The service was extremely caring. There was consistently complimentary feedback from people who used the service and relatives. Staff often went beyond their usual role to ensure people were safe, well-cared for and treated holistically. The service prevented social isolation of people who lacked contact with their local community. People told us they could participate in care planning and reviews. People also told us they were consistently encouraged by staff to make decisions for themselves, and only assisted when needed. People’s privacy and dignity was respected when care was provided to them.
Care plans were appropriate and contained information on how to support people in the best possible way. We saw there was a complaints system in place which included the ability for people to contact any office-based staff member or the management team. Concerns and complaints were recorded and reviewed to ensure positive outcomes. Questionnaires were used to determine people’s satisfaction with the care.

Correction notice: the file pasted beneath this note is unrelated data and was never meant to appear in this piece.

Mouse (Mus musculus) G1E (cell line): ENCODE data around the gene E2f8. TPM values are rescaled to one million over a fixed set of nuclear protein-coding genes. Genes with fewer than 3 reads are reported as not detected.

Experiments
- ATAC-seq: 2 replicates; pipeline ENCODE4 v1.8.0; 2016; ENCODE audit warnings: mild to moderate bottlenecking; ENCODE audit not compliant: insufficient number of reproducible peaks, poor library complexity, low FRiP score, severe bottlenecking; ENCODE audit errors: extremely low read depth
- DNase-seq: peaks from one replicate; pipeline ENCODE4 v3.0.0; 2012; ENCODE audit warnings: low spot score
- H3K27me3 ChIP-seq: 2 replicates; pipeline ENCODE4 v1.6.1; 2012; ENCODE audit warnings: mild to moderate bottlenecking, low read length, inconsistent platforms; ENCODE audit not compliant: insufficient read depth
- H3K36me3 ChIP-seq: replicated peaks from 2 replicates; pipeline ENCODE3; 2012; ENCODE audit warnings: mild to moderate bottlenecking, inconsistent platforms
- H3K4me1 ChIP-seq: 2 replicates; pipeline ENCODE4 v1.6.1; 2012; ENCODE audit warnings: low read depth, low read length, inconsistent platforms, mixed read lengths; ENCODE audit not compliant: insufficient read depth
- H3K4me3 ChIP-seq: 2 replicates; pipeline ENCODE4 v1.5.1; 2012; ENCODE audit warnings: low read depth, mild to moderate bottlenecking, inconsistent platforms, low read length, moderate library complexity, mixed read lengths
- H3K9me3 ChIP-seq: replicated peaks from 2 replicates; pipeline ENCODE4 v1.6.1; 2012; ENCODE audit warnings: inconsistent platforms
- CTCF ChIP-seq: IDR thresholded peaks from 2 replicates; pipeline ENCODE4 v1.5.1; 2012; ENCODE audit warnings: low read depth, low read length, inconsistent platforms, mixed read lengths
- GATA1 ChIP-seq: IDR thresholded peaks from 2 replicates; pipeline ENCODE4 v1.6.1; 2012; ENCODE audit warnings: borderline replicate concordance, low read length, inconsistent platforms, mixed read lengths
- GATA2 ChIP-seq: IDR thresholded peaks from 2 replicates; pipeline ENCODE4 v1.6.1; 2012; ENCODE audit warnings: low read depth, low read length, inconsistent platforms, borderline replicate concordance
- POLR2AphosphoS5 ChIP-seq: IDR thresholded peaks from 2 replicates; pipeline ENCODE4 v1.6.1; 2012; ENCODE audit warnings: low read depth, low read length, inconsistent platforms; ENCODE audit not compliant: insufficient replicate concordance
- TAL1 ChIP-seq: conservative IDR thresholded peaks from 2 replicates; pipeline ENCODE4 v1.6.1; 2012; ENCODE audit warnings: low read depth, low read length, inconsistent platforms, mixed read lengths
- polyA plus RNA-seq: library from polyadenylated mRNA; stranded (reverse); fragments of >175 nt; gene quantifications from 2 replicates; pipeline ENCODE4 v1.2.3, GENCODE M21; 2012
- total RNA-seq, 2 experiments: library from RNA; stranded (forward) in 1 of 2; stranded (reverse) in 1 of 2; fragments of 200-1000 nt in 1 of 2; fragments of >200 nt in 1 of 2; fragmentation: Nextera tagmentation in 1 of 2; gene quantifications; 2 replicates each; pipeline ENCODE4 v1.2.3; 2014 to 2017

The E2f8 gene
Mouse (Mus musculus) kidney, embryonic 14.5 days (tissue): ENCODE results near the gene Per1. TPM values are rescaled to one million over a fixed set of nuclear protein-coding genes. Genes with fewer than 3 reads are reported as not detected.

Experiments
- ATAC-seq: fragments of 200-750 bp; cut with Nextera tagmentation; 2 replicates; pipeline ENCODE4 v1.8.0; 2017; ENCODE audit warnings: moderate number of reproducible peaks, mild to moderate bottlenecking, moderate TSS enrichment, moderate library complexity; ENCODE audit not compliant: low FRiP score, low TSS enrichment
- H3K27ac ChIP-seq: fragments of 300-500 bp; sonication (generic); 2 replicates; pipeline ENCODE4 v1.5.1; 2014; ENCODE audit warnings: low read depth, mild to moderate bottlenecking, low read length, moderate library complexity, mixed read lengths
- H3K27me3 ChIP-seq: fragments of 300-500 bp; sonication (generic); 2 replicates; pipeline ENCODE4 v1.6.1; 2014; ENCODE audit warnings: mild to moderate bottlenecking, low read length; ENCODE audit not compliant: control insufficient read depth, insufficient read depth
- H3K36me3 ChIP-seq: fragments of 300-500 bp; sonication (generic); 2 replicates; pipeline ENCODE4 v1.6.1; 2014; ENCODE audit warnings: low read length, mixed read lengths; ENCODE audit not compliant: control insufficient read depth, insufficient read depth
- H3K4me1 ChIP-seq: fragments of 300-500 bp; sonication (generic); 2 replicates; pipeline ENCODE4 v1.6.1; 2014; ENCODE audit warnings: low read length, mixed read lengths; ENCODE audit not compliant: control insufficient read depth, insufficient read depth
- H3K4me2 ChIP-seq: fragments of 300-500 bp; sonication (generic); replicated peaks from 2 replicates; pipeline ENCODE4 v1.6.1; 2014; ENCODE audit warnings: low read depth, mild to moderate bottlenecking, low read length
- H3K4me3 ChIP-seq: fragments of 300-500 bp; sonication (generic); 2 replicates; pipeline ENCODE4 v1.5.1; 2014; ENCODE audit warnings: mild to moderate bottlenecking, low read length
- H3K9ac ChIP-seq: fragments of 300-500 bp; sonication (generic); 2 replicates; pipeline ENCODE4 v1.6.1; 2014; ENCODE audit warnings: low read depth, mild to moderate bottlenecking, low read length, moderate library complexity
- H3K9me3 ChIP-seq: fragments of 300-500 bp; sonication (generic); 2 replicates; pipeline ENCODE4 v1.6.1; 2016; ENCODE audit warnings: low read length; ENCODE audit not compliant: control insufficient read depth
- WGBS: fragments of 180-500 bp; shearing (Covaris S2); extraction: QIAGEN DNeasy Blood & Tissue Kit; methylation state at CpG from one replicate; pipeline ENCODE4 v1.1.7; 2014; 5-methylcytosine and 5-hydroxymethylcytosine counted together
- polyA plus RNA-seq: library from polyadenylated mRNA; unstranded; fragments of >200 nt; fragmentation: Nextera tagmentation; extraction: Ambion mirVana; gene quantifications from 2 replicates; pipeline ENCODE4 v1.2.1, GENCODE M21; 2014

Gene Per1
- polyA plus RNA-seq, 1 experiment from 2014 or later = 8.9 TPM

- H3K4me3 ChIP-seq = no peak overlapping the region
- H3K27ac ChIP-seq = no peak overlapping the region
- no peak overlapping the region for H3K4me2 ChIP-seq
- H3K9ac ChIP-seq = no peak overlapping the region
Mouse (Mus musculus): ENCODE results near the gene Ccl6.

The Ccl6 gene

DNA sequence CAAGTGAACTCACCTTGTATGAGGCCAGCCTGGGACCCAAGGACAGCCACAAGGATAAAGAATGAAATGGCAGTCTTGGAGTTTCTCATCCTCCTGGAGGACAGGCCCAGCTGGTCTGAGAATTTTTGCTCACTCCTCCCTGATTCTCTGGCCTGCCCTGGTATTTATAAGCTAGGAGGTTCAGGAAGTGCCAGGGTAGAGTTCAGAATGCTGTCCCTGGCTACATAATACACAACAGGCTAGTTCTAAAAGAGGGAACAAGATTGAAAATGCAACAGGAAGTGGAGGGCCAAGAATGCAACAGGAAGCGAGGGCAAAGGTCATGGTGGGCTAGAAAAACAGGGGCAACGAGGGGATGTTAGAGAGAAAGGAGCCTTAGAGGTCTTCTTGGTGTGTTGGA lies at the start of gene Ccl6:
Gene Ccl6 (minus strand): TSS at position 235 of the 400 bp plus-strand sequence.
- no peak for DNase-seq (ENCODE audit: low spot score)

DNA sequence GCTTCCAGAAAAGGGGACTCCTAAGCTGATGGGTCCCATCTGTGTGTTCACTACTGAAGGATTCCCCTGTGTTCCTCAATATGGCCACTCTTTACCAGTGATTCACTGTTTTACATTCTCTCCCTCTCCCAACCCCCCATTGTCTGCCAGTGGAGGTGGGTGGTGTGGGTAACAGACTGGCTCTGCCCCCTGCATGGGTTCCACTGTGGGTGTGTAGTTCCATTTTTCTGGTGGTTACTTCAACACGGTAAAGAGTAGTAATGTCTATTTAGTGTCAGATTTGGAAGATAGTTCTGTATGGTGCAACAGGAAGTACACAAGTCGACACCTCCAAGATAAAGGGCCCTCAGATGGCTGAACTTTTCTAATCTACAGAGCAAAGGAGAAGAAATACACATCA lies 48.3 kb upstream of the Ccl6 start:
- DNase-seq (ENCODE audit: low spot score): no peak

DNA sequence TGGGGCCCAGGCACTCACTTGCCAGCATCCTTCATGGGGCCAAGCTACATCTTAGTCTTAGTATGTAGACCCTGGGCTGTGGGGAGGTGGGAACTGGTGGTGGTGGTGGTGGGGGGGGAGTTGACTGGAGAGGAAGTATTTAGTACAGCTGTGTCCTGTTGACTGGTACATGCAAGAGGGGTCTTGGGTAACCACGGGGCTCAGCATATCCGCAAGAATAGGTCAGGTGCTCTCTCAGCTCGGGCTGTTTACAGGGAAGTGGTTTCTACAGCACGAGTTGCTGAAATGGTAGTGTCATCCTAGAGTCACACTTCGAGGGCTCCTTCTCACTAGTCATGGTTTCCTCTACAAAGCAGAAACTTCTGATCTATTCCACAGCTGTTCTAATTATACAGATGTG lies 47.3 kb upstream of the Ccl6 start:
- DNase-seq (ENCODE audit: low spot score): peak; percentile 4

People, relatives and stakeholders had overwhelmingly positive opinions about the care, staff, management and leadership of the service. There was an excellent workplace culture and we saw the staff worked cohesively to ensure good care for people. Robust, frequent and extensive audits and checks were used to gauge the safety and quality of care. Where necessary, improvements were made to continuously make the service better. The service offered their support to the group of locations operated by the provider. The provider had a detailed knowledge of the service’s core operations and performance.